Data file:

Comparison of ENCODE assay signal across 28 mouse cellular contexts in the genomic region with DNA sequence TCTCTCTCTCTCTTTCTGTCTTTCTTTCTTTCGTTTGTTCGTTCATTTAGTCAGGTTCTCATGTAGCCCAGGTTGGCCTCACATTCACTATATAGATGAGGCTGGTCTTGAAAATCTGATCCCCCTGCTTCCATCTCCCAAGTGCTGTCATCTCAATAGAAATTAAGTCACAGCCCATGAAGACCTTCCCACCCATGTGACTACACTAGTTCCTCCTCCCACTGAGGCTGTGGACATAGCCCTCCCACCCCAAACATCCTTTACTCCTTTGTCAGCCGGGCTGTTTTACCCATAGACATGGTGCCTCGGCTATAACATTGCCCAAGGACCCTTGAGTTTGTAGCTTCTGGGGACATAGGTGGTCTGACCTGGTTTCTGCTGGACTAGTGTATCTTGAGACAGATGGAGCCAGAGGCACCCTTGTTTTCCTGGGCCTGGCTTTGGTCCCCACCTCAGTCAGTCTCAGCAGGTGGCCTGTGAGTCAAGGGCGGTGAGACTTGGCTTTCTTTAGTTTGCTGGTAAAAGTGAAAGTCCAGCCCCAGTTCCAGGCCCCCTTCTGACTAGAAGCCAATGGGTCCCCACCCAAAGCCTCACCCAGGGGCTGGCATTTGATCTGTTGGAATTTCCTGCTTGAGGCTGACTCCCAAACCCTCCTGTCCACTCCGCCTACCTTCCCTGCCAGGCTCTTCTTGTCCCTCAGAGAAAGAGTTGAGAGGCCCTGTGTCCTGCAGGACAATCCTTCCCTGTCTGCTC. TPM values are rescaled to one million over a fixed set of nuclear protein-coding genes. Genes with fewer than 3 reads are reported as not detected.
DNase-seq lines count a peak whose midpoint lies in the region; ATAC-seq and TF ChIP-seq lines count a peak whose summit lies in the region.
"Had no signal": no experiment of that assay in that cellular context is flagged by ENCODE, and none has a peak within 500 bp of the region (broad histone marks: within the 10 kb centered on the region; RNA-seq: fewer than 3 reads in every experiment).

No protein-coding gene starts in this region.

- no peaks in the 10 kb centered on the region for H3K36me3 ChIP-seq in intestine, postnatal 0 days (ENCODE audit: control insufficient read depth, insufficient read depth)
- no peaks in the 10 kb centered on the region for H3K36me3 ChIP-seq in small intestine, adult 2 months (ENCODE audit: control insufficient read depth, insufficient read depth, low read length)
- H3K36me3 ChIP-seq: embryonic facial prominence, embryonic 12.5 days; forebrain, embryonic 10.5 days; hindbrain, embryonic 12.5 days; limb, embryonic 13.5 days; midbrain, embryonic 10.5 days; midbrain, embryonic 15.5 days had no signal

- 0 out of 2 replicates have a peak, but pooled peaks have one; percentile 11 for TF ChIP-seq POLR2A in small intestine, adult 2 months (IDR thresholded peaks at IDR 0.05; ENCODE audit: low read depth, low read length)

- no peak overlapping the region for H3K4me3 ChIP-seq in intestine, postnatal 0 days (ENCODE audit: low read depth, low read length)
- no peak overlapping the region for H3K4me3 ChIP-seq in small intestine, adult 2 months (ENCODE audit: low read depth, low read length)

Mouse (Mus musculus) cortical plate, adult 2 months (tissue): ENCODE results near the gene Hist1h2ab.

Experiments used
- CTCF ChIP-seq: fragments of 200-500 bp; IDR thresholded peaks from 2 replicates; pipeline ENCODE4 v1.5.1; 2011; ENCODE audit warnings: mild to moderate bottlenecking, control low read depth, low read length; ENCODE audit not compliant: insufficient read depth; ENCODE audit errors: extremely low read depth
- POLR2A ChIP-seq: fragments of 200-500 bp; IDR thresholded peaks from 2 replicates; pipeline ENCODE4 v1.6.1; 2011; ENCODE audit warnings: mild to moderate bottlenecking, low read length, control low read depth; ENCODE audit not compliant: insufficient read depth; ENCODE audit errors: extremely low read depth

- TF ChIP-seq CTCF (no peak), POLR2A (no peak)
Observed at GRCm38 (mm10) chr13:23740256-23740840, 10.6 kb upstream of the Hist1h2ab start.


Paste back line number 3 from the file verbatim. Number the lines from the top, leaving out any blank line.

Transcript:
"Had no signal": no experiment of that assay in that cellular context is flagged by ENCODE, and none has a peak within 500 bp of the region (broad histone marks: within the 10 kb centered on the region; RNA-seq: fewer than 3 reads in every experiment).